The Baffler
Laurie Penny,  February 11

Is Patriarchy Too Big to Fail?

On the show trials of Trump and Weinstein

The Baffler
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The screaming twenties have barely drawn breath, and already we’ve been wallowing through the show-trials of white capitalist male supremacy’s largest and most untouchable adult sons: Donald Trump and Harvey Weinstein. The similarities are more than circumstantial. Both are rich, powerful men outraged at being held to account for even a fraction of the crimes they’ve been accused of. Both have allegedly enjoyed a full curriculum of moral corruption, from rape and sexual assault to blackmail and intimidation to the use of foreign powers to undermine their enemies and lube their way to hectic impunity. And both spent many, many years grooming allies. Weinstein and Trump bet heavily on creating complicity—so much complicity that the institutions they occupied cannot hold them to account without damning themselves by association. Both of them bet on being too big to fail.

In Trump’s case, he won the bet. The doomed attempt to impeach the president drew to its inevitable end last week, as Washington and the world were forced to acknowledge that, as California Rep. Adam Schiff put it, Trump “has compromised our elections, and he will do so again. You will not change him. You cannot constrain him. He is who he is.” Directly addressing any remaining Republicans in the Senate chamber with an inch of backbone, Schiff insisted that “you are decent. He is not who you are.”

The appeal came too late. In fact, the greatest threat that liberalism poses to the survival of the species is its relentless strategic assumption that “decent people” in full possession of the facts will do the right thing. Nobody, after all, is more anxious to win the war than those who already know they’ve lost the moral argument.

Presidents don’t go on trial alone. Politics is always in the dock beside them, fidgeting and trying to explain how on earth this was allowed to happen. This time, Trump’s defenders didn’t even try to pretend he didn’t conspire with foreign interests to help his own re-election campaign. “The question is not whether the president did it,” said Tennessee Republican Lamar Alexander, primly explaining why he was voting to let the Hog Emperor off the hook, “but whether the United States Senate or the American people should decide what to do about what he did.” And what the Senate decided to do is nothing at all, as trembling Republican excuses for statesmen cowered before the Reality Crimelord’s demands to wrap up the whole thing without witness testimony. Only Mitt Romney dared to break ranks and vote “guilty.” Thinking back to when that guy was the enemy, the ultimate subject of liberal derision, rather than the one Senator prepared to act from the center of his faith at the risk of Republican shunning brings on a sense of moral vertigo—a sudden understanding of how Trump has tossed a brick right through the Overton window of American political norms.

The root of the word “privilege” is “private law”—you get to rewrite the rules to suit yourself, or flagrantly ignore them. Where systems of privilege are robust, corruption, abuse, and sexual violence are not aberrations. They are enforcing mechanisms.Trump and Weinstein considered themselves untouchable, were treated as untouchable, and the ability to assault young women with impunity wasn’t just a side perk. Abuse, including sexual abuse, was and remains the core of how power operates in industries and institutions built on complicity. The test of power is always how much you can get away with it. For men like Trump, getting away with it is their personal brand, their special sauce. He appeals to a caucus of bitter moral cowards whose dearest wish is to be allowed to get away with it, too.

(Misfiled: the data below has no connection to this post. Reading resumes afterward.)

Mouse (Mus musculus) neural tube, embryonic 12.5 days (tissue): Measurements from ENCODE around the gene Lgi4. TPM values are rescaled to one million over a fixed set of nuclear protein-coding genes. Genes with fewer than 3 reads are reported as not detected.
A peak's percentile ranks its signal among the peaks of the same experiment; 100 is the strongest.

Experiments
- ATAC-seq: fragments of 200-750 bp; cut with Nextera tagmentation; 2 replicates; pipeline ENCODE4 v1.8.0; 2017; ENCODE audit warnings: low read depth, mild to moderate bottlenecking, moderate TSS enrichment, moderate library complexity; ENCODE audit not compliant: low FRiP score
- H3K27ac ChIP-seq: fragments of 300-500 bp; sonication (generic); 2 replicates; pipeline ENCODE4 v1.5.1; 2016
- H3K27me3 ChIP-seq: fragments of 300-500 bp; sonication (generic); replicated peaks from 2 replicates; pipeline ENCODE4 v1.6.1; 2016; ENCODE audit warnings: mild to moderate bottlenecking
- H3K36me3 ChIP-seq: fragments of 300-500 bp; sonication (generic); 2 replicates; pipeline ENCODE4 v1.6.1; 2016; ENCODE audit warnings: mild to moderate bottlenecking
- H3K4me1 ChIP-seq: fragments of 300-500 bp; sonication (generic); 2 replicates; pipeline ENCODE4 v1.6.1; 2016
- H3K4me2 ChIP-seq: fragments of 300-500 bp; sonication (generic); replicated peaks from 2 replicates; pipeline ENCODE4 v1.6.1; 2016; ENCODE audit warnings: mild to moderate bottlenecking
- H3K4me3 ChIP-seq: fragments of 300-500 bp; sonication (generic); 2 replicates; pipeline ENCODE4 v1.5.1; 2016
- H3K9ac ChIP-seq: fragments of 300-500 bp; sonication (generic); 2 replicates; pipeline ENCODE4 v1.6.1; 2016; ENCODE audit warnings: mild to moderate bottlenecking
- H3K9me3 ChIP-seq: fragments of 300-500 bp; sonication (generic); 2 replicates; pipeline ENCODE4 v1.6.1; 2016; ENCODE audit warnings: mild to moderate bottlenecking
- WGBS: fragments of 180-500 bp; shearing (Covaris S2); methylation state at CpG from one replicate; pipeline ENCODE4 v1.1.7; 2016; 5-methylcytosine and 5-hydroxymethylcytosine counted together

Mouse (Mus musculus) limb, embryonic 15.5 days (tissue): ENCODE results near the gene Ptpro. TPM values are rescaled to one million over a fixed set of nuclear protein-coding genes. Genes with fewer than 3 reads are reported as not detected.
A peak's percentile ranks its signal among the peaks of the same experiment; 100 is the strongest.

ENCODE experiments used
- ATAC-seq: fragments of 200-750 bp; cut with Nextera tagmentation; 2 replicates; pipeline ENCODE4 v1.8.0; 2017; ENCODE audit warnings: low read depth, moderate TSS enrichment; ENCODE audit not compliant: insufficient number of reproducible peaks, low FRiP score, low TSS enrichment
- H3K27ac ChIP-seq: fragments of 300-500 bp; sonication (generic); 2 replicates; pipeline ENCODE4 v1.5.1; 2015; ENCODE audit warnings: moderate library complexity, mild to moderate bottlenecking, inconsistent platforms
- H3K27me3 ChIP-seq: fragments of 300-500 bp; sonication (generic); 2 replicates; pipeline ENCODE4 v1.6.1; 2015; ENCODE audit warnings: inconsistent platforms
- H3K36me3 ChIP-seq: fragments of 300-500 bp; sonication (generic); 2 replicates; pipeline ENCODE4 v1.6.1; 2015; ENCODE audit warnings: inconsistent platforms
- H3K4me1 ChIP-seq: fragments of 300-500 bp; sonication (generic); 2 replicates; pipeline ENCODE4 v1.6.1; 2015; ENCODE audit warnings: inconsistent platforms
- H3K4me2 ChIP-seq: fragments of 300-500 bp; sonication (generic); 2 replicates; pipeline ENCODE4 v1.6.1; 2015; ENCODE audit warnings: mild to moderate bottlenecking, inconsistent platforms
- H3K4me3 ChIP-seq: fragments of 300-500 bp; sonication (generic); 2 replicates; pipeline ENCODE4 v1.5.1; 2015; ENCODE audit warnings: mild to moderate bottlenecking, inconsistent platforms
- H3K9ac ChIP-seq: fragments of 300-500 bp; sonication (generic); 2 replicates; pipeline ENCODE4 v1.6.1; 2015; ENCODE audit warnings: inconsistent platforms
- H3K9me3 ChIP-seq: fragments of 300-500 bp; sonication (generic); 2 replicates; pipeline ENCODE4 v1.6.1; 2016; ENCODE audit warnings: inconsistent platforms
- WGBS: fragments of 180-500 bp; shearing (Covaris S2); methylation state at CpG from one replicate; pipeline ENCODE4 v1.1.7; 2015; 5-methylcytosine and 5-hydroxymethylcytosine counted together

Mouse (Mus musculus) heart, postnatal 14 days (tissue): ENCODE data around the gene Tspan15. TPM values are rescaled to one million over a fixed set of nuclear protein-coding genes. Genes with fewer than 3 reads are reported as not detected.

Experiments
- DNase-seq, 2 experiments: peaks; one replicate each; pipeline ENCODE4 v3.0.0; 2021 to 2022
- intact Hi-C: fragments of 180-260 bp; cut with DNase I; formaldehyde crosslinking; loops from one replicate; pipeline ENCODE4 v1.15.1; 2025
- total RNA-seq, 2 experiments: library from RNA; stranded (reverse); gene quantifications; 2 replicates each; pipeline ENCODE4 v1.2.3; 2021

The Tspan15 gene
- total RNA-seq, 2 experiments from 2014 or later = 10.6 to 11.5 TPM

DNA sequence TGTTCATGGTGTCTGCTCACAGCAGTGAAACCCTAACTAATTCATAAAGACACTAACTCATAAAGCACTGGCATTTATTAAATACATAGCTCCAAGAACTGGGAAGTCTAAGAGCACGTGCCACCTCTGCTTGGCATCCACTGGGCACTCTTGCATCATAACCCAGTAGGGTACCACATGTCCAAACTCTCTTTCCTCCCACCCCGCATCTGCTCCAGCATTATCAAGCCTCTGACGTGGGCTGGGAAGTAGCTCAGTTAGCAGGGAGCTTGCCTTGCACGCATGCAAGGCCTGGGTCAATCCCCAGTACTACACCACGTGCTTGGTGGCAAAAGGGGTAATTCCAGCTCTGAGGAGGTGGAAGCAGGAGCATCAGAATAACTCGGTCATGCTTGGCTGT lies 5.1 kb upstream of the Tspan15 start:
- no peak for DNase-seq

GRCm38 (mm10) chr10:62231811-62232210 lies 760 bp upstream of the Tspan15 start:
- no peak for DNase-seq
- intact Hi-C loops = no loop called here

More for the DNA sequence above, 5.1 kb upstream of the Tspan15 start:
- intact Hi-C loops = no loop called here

Trump and Weinstein considered themselves untouchable, were treated as untouchable, and the ability to assault young women with impunity wasn’t just a side perk.

Harvey Weinstein got away with it for years. Allegedly. Right now, as the trial is still in progress, I am legally obliged to say that Harvey Weinstein has not been found guilty of any of the more than eighty allegations of rape and sexual assault that have been made public, much less the two that are currently being litigated in New York state. Yet. I am morally obliged, however, to point out that the way in which Harvey Weinstein has not been found guilty of eighty counts of rape and sexual assault is not the same as the way you and I have not been found guilty of eighty counts of rape and sexual assault. “Innocent until proven guilty” is a legal principle, not a moral standard. Especially not when assuming his innocence so often requires us to assume her guilt, and hers, and hers, and hers. I am not a judge. I am not a juror. I don’t have the power to put a human being in a cage for the rest of his life, so I’m allowed to say what I actually think. I’m allowed to say it’s unlikely that hundreds of witnesses and teams of prize-winning investigative reporters are wrong. I think he did it. And so does almost everyone in his industry. And so do you.

Most of us know he did it, and that matters. Weinstein’s predilection for pouncing on young starlets in hotel rooms and crushing their careers if they dared to complain was an open secret in the international film industry. “Everybody fucking knew.” That’s the way Weinstein’s one-time protege Scott Rosenberg put it. Everyone knew what Weinstein was up to, and almost everyone chose not to know what they knew, chose to look away. Because acknowledging the scale of the wrongdoing, acknowledging what everyone knew, would have required action. It would require the bystander either to actively do something about it, or to actively do nothing, to allow it all to keep happening, the rapes and the violence and the silencing, the casual destruction of young lives by lumbering sociopaths who get off on hurting people and getting away with it.

Sometimes saying what everyone knows is an act of civil disobedience. When one person names her rapist, knowing the cost, knowing that she is likely to be punished again for the crimes committed against her, that is an act of defiance. When a hundred or a thousand or ten thousand women break ranks to speak out against structural violence, that is a revolution. The #MeToo movement was women realizing, collectively, that the cost of silence was higher than the cost of speaking up. It is no accident that the #MeToo movement came on the heels of Trump riding his flaming reckless clown car of white male resentment into the White House. Trump, who has also been accused of sexual misconduct, including rape and assault, by at least twenty women, has as much to do with the #MeToo movement as Weinstein.